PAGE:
Incumbent Profits in Mobile Phones

In 5 years, Incumbent profits from the mobile phone industry went from 100% share to 39% share. If this is not indicative of a successful (i.e. disruptive) entry, I don’t know what is.

Keeping it Real

From the VP of marketing for the Limo Foundation:

Growth within the siloed Apple ecosystem will actually stifle the grass-roots innovation

It’s interesting that this comment came on the day after Rob Glaser left Real Networks. Let’s take a stroll down memory lane of Glaser quotes:

(in 2003) “It’s absolutely clear now why five years from now, Apple will have 3 (percent) to 5 percent of the player market. … The history of the world is that hybridization yields better results.”

“Apple’s (market) share will go down if they continue to do this. The only way to presently put songs on an iPod is to (buy) them from iTunes.”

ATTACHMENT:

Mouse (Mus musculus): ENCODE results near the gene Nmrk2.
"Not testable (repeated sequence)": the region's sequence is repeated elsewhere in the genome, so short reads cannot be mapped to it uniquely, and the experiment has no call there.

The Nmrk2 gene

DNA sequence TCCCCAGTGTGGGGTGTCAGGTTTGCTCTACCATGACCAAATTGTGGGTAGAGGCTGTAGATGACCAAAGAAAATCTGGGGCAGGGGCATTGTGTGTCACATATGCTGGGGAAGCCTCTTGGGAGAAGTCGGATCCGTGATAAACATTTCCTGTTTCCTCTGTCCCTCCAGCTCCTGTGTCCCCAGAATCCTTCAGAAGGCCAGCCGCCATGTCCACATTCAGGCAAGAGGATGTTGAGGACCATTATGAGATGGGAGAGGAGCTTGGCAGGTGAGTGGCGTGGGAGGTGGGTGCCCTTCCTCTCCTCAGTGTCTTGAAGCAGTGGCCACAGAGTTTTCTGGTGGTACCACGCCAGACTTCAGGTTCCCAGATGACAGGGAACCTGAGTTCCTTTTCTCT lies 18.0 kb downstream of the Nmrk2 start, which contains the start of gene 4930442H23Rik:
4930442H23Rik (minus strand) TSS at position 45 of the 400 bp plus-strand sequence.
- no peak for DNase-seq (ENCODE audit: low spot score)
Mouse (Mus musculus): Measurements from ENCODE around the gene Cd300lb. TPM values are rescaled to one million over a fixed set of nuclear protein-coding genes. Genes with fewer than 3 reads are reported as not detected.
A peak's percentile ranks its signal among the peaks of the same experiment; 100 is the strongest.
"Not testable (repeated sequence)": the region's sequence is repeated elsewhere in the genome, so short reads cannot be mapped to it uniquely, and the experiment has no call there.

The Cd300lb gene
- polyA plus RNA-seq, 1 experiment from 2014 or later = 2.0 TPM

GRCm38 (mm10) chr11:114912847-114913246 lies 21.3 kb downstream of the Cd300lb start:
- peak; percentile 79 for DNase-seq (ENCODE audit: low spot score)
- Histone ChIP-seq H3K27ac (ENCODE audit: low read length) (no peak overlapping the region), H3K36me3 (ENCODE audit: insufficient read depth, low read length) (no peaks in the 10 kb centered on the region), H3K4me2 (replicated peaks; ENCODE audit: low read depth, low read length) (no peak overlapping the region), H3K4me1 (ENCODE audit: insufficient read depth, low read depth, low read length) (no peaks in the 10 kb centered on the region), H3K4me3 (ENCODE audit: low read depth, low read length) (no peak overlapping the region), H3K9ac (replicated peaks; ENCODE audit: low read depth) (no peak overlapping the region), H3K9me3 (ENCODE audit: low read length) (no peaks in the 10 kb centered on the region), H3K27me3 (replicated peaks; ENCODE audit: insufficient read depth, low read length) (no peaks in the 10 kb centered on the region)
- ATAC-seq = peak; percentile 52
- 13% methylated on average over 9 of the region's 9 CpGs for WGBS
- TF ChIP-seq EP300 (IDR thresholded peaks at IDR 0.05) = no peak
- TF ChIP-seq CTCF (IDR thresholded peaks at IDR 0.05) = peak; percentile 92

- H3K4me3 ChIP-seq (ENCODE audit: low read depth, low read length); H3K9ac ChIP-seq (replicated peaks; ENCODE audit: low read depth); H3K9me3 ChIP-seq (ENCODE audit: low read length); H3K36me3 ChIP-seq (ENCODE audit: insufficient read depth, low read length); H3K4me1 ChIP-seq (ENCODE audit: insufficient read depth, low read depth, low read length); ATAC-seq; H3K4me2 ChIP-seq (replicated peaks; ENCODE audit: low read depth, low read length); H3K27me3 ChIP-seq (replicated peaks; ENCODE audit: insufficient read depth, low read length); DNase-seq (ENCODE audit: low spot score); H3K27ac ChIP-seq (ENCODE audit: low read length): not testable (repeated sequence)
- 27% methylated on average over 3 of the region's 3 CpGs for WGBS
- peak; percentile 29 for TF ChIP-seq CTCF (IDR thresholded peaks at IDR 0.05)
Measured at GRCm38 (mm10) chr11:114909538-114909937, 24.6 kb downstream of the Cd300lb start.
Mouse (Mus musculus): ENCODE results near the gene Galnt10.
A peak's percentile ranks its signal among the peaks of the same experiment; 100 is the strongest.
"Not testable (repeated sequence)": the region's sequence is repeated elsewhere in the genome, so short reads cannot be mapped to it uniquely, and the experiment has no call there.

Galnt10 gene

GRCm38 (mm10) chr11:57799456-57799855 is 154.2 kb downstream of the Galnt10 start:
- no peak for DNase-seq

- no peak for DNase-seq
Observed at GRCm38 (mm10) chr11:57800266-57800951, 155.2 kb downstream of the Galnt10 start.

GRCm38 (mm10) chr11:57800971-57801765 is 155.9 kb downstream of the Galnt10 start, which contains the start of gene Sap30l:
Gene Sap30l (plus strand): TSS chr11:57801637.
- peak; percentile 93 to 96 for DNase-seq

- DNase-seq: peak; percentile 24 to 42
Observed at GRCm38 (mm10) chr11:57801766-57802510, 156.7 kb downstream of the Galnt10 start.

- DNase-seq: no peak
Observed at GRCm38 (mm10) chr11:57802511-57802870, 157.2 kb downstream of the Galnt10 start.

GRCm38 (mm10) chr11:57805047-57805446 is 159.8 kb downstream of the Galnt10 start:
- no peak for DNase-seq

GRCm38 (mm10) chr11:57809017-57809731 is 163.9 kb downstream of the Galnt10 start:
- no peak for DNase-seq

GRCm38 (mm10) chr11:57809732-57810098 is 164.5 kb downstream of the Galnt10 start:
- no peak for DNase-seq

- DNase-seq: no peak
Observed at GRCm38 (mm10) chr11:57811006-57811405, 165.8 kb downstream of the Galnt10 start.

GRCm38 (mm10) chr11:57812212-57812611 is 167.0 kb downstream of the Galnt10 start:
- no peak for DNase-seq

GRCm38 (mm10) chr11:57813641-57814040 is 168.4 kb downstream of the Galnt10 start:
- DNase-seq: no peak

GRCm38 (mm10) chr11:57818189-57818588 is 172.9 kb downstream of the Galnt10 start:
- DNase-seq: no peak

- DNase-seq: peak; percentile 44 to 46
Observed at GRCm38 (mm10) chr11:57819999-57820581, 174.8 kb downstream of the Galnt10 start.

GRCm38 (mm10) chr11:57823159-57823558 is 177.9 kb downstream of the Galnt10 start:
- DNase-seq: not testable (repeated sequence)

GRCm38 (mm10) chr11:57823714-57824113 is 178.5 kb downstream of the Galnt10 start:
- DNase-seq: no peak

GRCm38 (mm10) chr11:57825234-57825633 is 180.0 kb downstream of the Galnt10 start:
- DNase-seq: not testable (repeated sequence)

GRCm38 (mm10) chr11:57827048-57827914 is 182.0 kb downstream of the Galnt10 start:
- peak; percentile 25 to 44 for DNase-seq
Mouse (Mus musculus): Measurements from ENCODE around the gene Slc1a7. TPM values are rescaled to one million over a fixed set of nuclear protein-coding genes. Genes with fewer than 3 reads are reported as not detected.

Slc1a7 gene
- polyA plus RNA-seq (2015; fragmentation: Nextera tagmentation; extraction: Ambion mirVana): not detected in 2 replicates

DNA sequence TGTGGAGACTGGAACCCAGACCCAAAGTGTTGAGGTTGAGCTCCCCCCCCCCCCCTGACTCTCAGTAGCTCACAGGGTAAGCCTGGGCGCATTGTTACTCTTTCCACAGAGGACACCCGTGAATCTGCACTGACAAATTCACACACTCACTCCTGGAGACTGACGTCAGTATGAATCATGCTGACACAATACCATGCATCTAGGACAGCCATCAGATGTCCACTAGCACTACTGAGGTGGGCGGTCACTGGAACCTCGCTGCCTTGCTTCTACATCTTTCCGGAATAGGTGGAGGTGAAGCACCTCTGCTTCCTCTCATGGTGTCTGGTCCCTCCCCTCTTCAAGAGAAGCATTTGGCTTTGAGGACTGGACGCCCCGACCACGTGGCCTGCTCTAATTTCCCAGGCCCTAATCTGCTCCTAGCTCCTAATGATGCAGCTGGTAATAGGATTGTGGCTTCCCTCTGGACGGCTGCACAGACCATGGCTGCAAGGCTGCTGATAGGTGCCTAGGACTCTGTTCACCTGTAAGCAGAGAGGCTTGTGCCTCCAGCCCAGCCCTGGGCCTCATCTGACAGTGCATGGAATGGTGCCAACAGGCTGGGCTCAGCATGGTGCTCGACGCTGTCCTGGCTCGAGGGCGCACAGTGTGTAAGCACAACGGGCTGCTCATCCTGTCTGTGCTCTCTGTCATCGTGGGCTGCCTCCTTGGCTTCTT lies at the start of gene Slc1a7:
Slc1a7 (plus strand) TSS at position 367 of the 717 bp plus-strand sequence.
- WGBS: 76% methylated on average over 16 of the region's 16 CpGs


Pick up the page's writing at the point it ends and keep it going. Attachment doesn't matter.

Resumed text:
The (unforeseen) standard that emerged from the iPod is iTunes marketplace. It allowed Apple to establish itself as the premier and dominant merchant of all media including disruptive new media like apps. The iPod was “closed”, “siloed” and “locked-in” users. But it worked and grew and grew to the point where it set the standard.

The same arguments raised against the iPhone were raised against the iPod and Windows before it. Last I checked iPod had 70% share 9 years after the launch and Windows has 90% share 20 years after launch. iTunes sells more songs than any other retailer on the planet and more apps that anyone imagined possible.

Perhaps this data bears repeating:

  • 140,000 apps – made by over 28,000 developers
  • Users downloaded an average of 3.7 apps each in December.